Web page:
Last week as Tania and I were going back and forth over her big transition to moving to Northwestern Ontario, there was clearly a combination of excitement with trepidation in her voice. In my own sadly lacking way to inspire “intrigue” to her, I shared with her a picture (attached below) from the Easter long weekend at my cabin in Ear Falls with my two sons Aoedan and Tristan, following a successful day of “moose antler hunting” in the remote bush road networks both close by and far away. I sent them to her, thinking “this will really make Tania interested in Northwestern Ontario.” Her quick reply was that Jack, her young son, “thinks they are really cool?” Followed by: “Sean what do you do with them, and is this what you do in your spare time?”

Ahhhh….Tania, I asked you to challenge me and our way of thinking, but please somethings just need to be left really simple:) Asking me why I spend a full day chasing through the woods for moose antlers I am afraid….will result in no comprehendible answer; I guess maybe Northerners are in fact a little “unique” indeed.

I am excited for the future, and while I know like many of you, we are tired and wearing down from a year that has flown right by; I also remind you we have two more full months to go! Make the most of it; accept no complacency, and be innovative. Do not be afraid to challenge the status quo, and commit to asking yourself “what could be”, if only…..​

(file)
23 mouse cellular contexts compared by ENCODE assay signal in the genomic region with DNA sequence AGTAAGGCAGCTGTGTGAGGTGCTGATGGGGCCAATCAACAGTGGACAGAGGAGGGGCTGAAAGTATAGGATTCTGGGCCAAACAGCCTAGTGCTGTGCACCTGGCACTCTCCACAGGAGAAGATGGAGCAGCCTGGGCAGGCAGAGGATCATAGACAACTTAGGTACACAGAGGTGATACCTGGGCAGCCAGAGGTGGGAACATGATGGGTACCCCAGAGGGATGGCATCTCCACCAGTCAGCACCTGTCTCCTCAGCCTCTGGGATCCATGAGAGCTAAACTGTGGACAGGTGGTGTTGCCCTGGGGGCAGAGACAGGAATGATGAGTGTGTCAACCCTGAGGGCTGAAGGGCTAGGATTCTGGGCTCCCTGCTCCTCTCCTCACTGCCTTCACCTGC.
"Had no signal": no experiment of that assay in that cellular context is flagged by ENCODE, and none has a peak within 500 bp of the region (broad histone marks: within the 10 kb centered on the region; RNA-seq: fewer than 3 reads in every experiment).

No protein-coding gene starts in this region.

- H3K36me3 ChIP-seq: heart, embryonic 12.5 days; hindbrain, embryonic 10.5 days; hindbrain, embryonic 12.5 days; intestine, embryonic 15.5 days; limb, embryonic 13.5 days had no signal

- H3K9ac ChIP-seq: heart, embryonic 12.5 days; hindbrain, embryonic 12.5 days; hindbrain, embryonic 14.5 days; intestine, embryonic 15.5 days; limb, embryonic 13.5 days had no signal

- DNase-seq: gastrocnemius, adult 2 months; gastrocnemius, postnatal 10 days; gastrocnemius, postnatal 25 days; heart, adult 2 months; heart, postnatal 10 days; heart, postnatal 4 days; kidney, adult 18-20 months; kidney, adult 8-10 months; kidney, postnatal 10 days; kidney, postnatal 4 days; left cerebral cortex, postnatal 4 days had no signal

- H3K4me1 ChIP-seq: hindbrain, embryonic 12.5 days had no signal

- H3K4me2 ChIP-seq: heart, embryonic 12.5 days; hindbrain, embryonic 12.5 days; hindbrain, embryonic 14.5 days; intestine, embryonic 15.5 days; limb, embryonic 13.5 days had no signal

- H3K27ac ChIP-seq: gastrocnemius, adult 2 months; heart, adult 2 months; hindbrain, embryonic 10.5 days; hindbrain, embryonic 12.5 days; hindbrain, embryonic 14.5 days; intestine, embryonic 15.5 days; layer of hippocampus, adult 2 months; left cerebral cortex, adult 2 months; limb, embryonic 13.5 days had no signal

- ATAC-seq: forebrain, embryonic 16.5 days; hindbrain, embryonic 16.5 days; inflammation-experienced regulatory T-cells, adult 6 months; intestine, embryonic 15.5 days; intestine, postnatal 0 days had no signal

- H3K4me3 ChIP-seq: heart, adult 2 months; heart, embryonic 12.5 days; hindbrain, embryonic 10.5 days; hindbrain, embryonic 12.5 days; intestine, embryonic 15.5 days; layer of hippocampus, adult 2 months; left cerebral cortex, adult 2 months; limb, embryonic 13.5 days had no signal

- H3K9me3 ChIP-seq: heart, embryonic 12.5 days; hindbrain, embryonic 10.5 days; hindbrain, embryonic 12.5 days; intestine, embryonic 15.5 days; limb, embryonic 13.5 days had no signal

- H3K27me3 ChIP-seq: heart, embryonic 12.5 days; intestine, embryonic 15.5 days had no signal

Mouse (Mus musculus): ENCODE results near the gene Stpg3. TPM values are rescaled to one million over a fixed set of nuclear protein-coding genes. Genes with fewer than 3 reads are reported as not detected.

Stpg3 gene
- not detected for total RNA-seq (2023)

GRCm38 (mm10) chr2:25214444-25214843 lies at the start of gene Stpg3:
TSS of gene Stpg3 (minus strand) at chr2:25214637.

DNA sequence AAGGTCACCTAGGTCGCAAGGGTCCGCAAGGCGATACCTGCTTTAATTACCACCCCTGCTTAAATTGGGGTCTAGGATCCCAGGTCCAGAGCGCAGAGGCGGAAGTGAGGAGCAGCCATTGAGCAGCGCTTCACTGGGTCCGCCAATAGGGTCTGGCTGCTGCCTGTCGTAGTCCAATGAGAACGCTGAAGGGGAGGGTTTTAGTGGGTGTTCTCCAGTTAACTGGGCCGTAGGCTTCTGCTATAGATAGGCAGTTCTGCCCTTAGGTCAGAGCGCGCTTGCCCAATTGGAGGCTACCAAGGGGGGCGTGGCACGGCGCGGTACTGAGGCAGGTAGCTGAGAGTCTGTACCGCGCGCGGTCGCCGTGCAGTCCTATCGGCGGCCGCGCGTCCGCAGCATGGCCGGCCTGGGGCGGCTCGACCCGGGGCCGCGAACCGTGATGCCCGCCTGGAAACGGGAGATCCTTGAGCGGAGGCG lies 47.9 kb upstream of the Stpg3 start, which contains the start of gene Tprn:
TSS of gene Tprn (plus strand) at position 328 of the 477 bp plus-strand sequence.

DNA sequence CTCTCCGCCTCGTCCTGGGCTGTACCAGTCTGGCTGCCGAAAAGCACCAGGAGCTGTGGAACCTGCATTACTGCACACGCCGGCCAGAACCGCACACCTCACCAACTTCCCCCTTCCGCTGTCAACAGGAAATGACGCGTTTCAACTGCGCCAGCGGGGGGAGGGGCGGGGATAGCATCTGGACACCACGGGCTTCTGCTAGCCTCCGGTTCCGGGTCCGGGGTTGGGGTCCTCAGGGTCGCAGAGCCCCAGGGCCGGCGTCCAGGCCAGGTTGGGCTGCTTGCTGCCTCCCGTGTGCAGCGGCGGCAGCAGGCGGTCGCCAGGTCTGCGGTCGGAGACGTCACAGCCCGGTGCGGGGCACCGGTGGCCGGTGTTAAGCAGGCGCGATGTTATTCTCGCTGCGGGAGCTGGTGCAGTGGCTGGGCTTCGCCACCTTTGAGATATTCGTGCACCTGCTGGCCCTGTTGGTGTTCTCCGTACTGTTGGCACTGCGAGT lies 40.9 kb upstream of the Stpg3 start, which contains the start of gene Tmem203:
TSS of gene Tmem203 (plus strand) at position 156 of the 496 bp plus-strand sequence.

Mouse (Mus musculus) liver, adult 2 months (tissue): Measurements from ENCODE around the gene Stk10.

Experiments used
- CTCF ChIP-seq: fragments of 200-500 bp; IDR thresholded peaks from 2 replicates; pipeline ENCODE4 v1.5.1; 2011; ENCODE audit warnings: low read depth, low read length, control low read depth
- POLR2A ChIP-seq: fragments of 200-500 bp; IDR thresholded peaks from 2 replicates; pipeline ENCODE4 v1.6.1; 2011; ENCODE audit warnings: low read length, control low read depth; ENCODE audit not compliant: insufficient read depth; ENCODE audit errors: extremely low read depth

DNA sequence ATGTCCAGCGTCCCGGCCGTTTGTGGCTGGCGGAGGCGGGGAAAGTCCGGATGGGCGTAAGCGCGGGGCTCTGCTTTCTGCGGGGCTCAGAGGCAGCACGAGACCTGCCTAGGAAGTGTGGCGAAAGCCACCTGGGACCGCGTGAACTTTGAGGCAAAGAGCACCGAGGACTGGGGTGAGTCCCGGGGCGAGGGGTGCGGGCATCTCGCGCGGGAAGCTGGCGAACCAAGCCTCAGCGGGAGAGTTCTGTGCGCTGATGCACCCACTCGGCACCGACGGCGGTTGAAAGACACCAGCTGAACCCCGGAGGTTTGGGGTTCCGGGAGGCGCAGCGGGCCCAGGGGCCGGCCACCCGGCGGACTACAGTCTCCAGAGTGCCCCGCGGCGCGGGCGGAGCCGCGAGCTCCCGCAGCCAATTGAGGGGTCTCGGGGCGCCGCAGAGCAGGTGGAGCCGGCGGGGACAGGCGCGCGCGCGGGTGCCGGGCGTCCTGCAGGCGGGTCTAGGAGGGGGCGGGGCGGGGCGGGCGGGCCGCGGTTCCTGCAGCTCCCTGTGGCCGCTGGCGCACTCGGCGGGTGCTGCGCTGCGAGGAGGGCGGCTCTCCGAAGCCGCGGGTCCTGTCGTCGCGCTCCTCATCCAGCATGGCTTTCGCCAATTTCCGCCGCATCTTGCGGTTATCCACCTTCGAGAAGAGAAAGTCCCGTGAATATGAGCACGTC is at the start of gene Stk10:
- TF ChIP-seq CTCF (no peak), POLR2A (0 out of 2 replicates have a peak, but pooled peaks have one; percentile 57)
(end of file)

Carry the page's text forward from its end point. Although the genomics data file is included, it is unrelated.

Before I sign off, I would be remiss if I did not share that the KPDSB lost another 2 children since my last post; a 13 year old student last week, and a 16 year old several weeks before. Both were actually not attending at this very time, but had long been before in our schools in Pickle Lake, Red Lake, Ear Falls and Beaver Brae. The fact they were not in attendance was a result of factors and influences far beyond their control and serve not only as a reminder but equally as a unwavering motivator to the work of supporting “Northern Children” that lies ahead. It will be exhaustive, it will be difficult, and it will with absolutely guarantee attack the status quo like never before, and challenge systemic barriers that have for too long not put kids first, but agencies and policies.

As always, I welcome and appreciate your comments and questions.

Take care, everyone!

Sean​

Sean Blog Photo